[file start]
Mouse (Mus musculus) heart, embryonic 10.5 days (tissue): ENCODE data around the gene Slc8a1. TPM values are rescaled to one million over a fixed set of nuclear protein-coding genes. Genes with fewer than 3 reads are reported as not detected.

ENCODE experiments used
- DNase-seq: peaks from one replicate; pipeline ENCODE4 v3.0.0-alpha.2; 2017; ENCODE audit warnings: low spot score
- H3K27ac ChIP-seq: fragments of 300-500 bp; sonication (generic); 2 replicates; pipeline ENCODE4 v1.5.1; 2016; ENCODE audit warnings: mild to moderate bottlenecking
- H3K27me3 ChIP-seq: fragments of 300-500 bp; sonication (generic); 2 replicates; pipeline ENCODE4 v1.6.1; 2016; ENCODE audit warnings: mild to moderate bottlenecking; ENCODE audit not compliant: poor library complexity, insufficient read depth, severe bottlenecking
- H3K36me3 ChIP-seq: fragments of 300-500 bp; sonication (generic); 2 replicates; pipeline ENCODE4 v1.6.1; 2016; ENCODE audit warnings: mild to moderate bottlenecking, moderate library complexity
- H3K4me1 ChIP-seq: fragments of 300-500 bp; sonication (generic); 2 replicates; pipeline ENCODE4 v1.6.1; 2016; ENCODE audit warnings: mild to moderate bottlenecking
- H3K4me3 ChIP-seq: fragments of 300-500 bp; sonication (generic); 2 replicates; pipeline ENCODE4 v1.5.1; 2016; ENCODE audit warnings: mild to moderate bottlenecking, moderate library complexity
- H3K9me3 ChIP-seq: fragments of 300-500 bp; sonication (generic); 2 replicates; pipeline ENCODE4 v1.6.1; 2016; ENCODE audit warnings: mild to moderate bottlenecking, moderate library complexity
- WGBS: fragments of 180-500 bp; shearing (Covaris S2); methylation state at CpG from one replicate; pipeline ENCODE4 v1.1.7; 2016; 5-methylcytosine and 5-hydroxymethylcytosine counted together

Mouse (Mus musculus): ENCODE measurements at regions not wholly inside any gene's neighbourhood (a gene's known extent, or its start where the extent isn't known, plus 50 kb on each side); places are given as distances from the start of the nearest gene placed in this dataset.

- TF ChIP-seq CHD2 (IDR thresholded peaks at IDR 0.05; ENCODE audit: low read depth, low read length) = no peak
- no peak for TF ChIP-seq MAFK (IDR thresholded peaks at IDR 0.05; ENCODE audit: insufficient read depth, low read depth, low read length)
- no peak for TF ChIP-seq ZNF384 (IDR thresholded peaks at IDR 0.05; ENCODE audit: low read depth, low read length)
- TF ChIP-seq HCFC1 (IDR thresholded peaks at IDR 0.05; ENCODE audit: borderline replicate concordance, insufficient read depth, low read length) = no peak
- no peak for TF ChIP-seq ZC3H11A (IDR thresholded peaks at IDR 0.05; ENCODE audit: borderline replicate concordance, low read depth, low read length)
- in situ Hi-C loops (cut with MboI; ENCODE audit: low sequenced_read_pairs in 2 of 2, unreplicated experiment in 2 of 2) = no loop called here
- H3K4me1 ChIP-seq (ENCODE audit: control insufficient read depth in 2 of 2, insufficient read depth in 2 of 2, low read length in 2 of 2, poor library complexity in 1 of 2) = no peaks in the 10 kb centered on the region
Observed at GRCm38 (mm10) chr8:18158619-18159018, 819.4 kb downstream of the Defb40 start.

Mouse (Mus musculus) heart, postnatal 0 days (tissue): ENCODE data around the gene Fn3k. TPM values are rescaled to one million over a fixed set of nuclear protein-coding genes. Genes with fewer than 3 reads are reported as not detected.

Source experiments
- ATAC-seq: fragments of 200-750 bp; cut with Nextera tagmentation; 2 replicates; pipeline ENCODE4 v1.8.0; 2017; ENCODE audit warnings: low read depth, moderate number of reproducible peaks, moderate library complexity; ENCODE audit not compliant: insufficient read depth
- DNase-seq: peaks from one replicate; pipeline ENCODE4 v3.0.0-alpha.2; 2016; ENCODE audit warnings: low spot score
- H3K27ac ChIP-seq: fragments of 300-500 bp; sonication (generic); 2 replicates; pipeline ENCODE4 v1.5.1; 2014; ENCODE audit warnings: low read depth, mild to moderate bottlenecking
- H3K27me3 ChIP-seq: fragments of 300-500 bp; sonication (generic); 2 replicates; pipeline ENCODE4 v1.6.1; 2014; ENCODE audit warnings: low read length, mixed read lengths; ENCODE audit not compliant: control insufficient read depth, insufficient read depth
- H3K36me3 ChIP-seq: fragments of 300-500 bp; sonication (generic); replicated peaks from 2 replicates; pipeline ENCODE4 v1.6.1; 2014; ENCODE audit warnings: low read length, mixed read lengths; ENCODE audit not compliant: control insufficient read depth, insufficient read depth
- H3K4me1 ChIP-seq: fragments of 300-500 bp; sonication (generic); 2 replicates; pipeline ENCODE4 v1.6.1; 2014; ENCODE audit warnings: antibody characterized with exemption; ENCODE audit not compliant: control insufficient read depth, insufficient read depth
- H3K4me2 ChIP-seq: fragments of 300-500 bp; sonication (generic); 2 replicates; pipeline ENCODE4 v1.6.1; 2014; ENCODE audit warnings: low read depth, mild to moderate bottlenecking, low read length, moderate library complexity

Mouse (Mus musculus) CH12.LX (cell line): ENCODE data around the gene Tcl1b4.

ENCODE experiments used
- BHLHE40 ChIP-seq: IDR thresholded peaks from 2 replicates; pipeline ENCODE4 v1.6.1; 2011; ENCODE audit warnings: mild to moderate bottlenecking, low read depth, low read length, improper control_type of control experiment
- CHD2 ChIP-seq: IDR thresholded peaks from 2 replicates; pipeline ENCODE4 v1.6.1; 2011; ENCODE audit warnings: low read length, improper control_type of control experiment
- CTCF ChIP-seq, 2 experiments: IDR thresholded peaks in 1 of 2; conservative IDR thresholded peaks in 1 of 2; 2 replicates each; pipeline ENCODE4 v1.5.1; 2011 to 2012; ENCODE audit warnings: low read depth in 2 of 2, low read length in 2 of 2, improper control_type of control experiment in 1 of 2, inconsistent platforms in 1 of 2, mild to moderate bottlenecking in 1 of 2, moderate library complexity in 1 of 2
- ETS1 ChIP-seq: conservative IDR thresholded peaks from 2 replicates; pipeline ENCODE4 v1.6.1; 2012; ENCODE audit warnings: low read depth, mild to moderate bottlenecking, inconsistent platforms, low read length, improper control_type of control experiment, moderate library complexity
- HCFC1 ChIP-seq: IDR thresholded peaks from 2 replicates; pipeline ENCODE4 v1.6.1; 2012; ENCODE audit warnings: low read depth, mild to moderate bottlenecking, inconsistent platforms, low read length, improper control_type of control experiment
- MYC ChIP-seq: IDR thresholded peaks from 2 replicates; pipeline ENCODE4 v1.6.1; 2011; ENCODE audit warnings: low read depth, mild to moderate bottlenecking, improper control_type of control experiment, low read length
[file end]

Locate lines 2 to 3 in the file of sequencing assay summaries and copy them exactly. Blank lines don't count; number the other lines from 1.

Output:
ENCODE experiments used
- DNase-seq: peaks from one replicate; pipeline ENCODE4 v3.0.0-alpha.2; 2017; ENCODE audit warnings: low spot score